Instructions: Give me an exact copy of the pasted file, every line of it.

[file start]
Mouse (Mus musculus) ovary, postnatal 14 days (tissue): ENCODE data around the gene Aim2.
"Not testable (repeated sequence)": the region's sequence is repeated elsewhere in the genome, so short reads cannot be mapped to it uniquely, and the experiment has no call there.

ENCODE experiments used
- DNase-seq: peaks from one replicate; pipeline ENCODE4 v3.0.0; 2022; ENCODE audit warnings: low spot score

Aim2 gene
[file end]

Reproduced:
Mouse (Mus musculus) ovary, postnatal 14 days (tissue): ENCODE data around the gene Aim2.
"Not testable (repeated sequence)": the region's sequence is repeated elsewhere in the genome, so short reads cannot be mapped to it uniquely, and the experiment has no call there.

ENCODE experiments used
- DNase-seq: peaks from one replicate; pipeline ENCODE4 v3.0.0; 2022; ENCODE audit warnings: low spot score

Aim2 gene